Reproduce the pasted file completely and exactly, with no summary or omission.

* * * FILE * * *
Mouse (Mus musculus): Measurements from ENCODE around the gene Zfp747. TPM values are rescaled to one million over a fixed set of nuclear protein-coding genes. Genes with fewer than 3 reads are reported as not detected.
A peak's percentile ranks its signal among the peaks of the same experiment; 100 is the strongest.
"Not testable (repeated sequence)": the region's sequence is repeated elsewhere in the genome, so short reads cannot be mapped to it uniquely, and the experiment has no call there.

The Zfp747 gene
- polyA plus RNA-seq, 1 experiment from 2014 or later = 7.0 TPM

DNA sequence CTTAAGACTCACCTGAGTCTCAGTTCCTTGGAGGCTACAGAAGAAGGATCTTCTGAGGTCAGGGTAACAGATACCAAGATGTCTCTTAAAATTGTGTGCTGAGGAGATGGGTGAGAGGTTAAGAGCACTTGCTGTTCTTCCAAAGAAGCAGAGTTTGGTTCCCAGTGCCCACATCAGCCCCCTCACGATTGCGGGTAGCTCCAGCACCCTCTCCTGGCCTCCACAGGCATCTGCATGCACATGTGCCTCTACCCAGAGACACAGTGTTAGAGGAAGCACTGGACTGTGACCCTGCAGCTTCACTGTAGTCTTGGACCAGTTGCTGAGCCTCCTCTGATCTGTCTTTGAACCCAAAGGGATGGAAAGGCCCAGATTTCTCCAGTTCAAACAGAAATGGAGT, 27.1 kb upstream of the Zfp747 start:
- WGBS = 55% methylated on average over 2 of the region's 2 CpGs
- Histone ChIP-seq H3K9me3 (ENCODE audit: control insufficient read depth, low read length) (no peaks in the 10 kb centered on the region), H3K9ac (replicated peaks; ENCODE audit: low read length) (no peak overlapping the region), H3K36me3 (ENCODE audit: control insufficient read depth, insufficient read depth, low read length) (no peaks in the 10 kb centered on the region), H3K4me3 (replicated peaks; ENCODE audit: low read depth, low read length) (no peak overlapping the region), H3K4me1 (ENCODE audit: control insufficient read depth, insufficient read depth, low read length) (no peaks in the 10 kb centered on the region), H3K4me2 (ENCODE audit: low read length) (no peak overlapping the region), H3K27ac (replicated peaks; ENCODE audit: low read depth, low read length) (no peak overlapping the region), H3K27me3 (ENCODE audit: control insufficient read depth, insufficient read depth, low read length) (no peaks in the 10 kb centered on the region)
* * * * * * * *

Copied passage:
Mouse (Mus musculus): Measurements from ENCODE around the gene Zfp747. TPM values are rescaled to one million over a fixed set of nuclear protein-coding genes. Genes with fewer than 3 reads are reported as not detected.
A peak's percentile ranks its signal among the peaks of the same experiment; 100 is the strongest.
"Not testable (repeated sequence)": the region's sequence is repeated elsewhere in the genome, so short reads cannot be mapped to it uniquely, and the experiment has no call there.

The Zfp747 gene
- polyA plus RNA-seq, 1 experiment from 2014 or later = 7.0 TPM

DNA sequence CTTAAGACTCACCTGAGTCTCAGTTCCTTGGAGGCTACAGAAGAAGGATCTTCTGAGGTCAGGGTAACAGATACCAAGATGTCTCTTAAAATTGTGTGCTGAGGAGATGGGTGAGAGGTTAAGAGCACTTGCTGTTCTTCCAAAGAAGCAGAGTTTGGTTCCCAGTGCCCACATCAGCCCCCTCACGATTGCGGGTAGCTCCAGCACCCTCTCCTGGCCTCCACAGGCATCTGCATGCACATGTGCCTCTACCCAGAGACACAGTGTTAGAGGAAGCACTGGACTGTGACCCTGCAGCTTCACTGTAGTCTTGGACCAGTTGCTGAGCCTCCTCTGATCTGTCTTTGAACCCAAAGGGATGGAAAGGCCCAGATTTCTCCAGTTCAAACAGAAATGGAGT, 27.1 kb upstream of the Zfp747 start:
- WGBS = 55% methylated on average over 2 of the region's 2 CpGs
- Histone ChIP-seq H3K9me3 (ENCODE audit: control insufficient read depth, low read length) (no peaks in the 10 kb centered on the region), H3K9ac (replicated peaks; ENCODE audit: low read length) (no peak overlapping the region), H3K36me3 (ENCODE audit: control insufficient read depth, insufficient read depth, low read length) (no peaks in the 10 kb centered on the region), H3K4me3 (replicated peaks; ENCODE audit: low read depth, low read length) (no peak overlapping the region), H3K4me1 (ENCODE audit: control insufficient read depth, insufficient read depth, low read length) (no peaks in the 10 kb centered on the region), H3K4me2 (ENCODE audit: low read length) (no peak overlapping the region), H3K27ac (replicated peaks; ENCODE audit: low read depth, low read length) (no peak overlapping the region), H3K27me3 (ENCODE audit: control insufficient read depth, insufficient read depth, low read length) (no peaks in the 10 kb centered on the region)